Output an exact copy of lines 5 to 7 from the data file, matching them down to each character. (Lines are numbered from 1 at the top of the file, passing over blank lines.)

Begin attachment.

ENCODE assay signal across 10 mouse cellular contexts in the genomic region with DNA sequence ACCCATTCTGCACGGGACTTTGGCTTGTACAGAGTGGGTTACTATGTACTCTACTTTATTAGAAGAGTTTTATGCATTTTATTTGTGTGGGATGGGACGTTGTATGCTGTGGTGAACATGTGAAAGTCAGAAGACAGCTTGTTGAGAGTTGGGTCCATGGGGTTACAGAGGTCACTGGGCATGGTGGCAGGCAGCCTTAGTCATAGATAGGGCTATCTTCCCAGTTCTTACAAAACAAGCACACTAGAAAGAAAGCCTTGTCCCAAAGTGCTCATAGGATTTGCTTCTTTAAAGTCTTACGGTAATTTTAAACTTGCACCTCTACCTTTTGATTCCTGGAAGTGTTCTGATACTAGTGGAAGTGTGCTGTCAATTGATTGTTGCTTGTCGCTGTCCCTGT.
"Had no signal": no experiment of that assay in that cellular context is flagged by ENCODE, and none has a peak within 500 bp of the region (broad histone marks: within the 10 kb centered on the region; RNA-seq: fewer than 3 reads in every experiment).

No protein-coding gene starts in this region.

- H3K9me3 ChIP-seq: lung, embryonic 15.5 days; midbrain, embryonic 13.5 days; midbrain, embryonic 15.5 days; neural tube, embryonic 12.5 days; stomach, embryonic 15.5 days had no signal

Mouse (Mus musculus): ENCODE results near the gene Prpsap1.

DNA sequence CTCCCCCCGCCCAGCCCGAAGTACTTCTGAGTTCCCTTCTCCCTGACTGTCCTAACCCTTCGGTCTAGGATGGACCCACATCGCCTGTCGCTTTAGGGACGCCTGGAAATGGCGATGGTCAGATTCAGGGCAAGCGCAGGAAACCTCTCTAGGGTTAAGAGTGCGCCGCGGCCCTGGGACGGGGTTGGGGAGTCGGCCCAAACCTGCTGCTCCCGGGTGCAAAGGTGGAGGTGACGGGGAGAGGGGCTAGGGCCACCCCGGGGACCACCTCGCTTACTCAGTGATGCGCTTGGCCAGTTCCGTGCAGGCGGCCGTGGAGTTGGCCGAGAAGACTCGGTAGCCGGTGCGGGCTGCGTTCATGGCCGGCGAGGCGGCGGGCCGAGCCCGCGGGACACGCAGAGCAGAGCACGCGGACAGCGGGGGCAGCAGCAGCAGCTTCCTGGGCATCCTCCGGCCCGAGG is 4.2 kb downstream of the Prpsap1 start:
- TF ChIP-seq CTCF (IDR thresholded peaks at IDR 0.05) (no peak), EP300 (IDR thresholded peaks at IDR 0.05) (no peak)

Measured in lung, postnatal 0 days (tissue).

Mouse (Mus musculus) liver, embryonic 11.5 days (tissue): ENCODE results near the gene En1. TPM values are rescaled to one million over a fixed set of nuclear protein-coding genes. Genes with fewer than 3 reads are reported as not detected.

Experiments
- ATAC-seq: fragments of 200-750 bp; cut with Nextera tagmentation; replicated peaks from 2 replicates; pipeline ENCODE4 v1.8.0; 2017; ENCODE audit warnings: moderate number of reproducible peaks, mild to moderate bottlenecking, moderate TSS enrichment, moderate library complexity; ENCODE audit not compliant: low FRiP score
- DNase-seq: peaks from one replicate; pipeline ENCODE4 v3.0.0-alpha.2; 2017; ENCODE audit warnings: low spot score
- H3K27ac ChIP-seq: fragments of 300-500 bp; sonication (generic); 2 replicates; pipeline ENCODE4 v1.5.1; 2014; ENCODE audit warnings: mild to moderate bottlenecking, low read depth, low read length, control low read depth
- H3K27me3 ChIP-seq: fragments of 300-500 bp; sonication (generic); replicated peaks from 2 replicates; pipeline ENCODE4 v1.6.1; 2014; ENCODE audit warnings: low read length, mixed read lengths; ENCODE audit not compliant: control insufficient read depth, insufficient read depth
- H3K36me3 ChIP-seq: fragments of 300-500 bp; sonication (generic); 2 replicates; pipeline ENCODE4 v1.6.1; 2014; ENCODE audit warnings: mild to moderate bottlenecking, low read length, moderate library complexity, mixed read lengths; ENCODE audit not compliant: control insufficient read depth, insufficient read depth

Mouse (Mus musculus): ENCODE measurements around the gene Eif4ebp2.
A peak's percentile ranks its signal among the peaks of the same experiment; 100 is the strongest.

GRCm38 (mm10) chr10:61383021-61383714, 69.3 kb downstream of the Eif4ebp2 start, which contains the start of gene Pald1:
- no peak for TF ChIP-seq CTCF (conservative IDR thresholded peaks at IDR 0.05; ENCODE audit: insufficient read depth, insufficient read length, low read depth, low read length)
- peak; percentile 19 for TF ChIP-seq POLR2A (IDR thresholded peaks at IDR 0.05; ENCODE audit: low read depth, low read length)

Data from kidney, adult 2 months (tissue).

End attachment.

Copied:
Mouse (Mus musculus): ENCODE results near the gene Prpsap1.

DNA sequence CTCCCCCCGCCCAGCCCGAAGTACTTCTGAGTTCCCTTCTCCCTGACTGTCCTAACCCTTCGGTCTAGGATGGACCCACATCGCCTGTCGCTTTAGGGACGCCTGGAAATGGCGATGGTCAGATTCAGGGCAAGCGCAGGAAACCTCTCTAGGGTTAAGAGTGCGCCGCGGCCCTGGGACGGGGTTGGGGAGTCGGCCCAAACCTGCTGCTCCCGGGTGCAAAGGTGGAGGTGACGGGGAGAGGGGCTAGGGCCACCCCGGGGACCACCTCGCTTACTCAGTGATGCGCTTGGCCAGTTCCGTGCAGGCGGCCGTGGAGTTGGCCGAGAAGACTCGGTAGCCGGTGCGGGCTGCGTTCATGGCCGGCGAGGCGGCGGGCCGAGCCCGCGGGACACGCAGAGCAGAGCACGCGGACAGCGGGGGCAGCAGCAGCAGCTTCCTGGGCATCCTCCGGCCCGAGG is 4.2 kb downstream of the Prpsap1 start:
- TF ChIP-seq CTCF (IDR thresholded peaks at IDR 0.05) (no peak), EP300 (IDR thresholded peaks at IDR 0.05) (no peak)